A major study of Interstate 80 through rural Iowa is due to be completed in May, according to the state Department of Transportation, and the public will get a chance to weigh in on it early next year.

The DOT has been studying the state's most-traveled east-west road for more than a year, with an eye toward figuring out what improvements will have to be made to accommodate the expectation of growing traffic volumes.

"I'd say we're real close to the end of it," said Brad Hofer, assistant director of the DOT's Office of Location and Environment, which was in charge of the study.

Officials believe traffic along I-80 will grow significantly by 2040. In Cedar County, near West Branch, for example, the DOT predicts that daily traffic along I-80 will grow from about 34,000 vehicles a day to 74,000 by 2040, with truck traffic more than doubling.

In western Iowa, the projected growth is more modest.

Still, the idea for the study was to evaluate existing conditions, long- and short-term issues and strategies to improve the route.

So far, planners have looked at the possibility of expanding U.S. 30 and U.S. 34, which run parallel to I-80, along with whether to segregate truck traffic. “We found that it didn’t make a whole lot of sense to do that,” Hofer said.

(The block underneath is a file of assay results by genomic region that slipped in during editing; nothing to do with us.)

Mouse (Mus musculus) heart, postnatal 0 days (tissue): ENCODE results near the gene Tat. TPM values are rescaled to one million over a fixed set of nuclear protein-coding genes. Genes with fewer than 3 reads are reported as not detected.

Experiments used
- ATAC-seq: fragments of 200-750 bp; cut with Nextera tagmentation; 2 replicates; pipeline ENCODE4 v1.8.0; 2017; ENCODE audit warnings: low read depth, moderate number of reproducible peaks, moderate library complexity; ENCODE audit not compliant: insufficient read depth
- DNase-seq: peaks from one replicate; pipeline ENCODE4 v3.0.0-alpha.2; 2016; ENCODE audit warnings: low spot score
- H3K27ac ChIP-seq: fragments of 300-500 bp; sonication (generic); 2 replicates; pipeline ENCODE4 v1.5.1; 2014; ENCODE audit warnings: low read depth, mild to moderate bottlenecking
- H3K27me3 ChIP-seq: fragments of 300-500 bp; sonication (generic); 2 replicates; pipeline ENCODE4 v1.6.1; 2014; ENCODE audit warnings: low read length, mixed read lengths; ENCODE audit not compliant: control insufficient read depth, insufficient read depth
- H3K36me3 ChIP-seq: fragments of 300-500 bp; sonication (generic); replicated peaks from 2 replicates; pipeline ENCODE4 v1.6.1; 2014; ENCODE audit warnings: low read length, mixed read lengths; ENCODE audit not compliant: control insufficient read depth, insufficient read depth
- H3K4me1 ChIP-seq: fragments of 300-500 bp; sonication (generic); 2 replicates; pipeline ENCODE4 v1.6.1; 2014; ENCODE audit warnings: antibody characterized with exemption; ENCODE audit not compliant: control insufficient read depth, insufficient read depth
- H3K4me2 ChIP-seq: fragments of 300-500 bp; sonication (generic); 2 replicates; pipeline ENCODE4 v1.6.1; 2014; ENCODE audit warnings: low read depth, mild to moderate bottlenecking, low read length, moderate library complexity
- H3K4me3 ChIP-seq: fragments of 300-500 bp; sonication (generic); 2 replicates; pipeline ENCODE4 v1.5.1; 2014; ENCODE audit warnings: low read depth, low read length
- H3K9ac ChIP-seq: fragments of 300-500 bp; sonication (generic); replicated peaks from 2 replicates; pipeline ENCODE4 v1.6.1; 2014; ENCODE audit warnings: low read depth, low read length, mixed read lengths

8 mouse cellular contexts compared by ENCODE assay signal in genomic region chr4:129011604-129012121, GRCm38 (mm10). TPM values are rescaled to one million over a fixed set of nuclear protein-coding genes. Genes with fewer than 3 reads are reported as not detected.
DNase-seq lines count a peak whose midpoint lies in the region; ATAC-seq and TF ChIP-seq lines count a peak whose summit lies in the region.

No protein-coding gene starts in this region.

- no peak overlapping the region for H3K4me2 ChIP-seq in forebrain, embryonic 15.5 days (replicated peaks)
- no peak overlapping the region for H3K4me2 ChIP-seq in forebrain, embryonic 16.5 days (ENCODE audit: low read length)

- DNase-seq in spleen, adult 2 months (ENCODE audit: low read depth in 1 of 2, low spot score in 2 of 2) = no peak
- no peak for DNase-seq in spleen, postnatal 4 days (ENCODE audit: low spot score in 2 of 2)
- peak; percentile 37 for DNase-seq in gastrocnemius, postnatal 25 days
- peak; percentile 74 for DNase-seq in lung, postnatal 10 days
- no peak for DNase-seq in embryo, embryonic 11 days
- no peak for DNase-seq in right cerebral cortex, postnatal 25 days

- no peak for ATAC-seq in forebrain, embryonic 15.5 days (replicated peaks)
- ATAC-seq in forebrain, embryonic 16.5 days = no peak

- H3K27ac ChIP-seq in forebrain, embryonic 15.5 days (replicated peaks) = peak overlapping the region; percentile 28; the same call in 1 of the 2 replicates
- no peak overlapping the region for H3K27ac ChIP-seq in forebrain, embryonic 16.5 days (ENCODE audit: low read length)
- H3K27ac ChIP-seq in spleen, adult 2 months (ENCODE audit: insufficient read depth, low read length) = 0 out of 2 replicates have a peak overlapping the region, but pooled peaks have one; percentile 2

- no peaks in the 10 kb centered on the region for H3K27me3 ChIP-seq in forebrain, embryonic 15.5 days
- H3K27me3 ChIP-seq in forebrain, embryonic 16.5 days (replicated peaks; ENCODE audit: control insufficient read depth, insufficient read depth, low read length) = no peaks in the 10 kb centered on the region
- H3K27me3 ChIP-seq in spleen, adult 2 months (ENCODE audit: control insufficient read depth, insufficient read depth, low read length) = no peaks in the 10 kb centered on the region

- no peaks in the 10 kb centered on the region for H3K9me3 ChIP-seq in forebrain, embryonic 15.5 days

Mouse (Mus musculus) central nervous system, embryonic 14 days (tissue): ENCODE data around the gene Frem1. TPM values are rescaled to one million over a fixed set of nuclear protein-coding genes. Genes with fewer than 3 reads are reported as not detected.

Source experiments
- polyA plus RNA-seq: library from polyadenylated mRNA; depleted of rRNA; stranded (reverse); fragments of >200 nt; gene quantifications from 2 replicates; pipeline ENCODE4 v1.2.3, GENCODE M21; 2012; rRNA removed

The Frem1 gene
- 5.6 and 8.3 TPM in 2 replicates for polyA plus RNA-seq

“While beneficial to operations and safety, truck-only lanes are cost prohibitive with the current financial constraints of the Iowa DOT,” the agency said in a technical memo last July.

It added that expanding to six lanes would bring many of the same benefits. The report did not recommend lane restrictions or speed restrictions, but it said they could be pursued in the future.

As for expanding U.S. 30 and U.S. 34, the DOT found that would not bring sufficient benefits. The study also examined the kind of changes that might come from the trend toward automated driving.

The DOT still has work to do. It still hasn’t detailed its findings on financing improvements with tolls. That would be a controversial step, and one that would require legislation.

“We considered it our responsibility to at least look at it,” Hofer said.

Taking such a step would mean some operational and safety benefits, in that improvements could be done more quickly. But it also would be a change to how the state traditionally funds road improvements. That report is due soon.

Before the study is completed, a final public input session will be scheduled. That will likely occur in April in Des Moines. However, Hofer said there would be a chance to see the presentation online and make comments that way.

The report will eventually make its way to the state transportation commission, which approves projects.

So far, Hofer said, there have been about 3,500 to 4,000 comments submitted as part of the study.

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